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Virtue shares vulnerability at GROWgirls event in Woodstock
WOODSTOCK, ONT. -- It was a lesson in building alliances through physical activity.
The second GROWgirls event was held in Woodstock on Thursday and the initiative has a new ally, with London native and Canadian Olympian Tessa Virtue speaking to open the event.
Part of Virtue's message was that everyone will have times when they feel unsure and a little vulnerable; even if you’re a celebrated ice dancer and Olympic gold medal winner.
"Sometimes, as a female, it's not easy. It's not easy what we demand of our bodies, it's not easy to put ourselves out there. Is it?"
Virtue was addressing the approximately 700 female-identified Grade Nine students at the GROWgirls Woodstock event.
Virtue is working with Fitspirit, an organization which partners with schools to promote physical activity for young women.
"Nine out of 10 females, as they graduate high school, don't meet the minimum requirement for physical activity. And that just boggles my mind."
The first GROWgirls Woodstock event was initiated by Makenna Hall last year.
Hall faced depression after the unexpected death of a friend by suicide. She then turned those emotions into a movement to help others.
"I did a lot of growing and I wanted to empower these young girls to understand that they have a voice that's powerful enough to create change. And that's how GROWgirls came about."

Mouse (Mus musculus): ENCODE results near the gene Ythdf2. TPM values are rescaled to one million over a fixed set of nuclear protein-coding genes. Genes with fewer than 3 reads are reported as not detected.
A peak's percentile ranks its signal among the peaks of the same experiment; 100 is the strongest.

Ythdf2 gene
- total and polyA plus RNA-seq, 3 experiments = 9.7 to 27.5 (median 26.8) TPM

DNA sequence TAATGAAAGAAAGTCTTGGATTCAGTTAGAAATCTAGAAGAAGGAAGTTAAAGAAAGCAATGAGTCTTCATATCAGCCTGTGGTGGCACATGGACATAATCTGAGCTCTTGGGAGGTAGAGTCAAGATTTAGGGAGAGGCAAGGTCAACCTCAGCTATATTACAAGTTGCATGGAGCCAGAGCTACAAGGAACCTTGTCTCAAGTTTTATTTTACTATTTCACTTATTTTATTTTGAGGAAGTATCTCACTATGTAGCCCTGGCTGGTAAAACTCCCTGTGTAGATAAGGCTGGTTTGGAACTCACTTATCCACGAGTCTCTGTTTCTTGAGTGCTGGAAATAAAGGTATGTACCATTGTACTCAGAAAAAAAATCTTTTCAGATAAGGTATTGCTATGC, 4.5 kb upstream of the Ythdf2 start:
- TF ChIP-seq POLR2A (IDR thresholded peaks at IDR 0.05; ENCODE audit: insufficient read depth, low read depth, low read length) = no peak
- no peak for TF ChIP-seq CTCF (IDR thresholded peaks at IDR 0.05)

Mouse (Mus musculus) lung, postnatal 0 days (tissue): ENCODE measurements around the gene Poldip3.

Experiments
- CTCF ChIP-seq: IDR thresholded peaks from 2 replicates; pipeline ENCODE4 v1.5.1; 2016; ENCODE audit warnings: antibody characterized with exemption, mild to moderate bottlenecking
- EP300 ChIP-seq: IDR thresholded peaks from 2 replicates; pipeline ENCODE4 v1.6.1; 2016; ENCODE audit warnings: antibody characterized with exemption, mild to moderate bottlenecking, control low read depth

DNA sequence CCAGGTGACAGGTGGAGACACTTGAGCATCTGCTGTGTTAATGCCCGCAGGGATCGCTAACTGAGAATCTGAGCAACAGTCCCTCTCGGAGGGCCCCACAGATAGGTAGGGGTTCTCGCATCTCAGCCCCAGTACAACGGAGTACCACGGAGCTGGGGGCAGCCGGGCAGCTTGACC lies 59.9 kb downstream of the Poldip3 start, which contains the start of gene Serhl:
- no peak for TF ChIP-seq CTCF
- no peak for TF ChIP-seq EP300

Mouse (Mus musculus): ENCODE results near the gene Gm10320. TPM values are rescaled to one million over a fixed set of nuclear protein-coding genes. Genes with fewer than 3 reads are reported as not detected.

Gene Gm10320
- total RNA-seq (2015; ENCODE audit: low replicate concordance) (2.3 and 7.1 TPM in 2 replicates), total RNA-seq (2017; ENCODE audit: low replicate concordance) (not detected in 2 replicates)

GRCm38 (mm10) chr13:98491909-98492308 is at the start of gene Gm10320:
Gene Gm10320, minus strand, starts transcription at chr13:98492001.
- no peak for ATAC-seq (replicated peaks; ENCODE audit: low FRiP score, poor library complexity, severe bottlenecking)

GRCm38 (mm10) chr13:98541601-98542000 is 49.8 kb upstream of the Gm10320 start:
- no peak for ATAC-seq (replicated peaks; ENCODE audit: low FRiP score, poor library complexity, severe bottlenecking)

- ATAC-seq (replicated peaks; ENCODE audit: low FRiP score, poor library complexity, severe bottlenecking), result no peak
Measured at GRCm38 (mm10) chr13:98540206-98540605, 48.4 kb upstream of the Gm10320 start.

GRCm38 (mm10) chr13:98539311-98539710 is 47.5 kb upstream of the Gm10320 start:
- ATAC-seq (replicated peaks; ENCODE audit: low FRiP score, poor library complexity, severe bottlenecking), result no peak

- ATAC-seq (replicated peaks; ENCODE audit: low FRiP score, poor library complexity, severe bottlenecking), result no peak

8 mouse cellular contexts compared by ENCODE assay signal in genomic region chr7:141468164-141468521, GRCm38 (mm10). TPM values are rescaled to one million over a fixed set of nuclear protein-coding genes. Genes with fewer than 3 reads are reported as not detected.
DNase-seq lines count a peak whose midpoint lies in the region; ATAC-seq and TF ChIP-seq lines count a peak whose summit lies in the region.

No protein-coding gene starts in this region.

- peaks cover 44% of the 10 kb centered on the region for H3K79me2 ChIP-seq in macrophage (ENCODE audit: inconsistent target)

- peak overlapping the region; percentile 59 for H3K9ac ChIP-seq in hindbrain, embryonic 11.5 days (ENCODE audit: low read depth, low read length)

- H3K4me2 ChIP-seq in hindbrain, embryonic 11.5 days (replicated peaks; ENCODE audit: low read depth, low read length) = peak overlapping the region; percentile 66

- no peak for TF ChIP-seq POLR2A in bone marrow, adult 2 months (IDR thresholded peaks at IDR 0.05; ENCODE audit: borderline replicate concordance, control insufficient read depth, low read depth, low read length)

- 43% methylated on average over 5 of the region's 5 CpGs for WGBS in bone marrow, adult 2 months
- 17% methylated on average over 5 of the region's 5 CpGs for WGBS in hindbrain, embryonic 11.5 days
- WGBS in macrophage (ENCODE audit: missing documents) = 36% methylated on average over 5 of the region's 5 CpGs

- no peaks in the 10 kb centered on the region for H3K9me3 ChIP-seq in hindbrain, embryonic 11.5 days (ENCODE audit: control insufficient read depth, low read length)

The latest event was filled with physical activities and bonding opportunities.
It was organized by Haley Cocker and Emma Jull. Jull says the day also helps the students find a support network.
"I think it's just so important for them to be able to build that support network that a lot of us are still working on. And the earlier they can build it, the better for them."
Cocker says building resilience in the face of adversity is vital, "They can achieve as much as they choose and it's really within themselves to power through that."
Virtue says those are the lessons she learned through her fitness regimen and through competition.
She says it's not about conforming to ideals about body image, but acquiring the tools for personal growth.
"Goal setting, perseverance, determination; all of that comes with being physically active and just getting a sense of yourself in space. Girls need to learn to take up space. They need to learn that that's okay and that they can be seen and heard."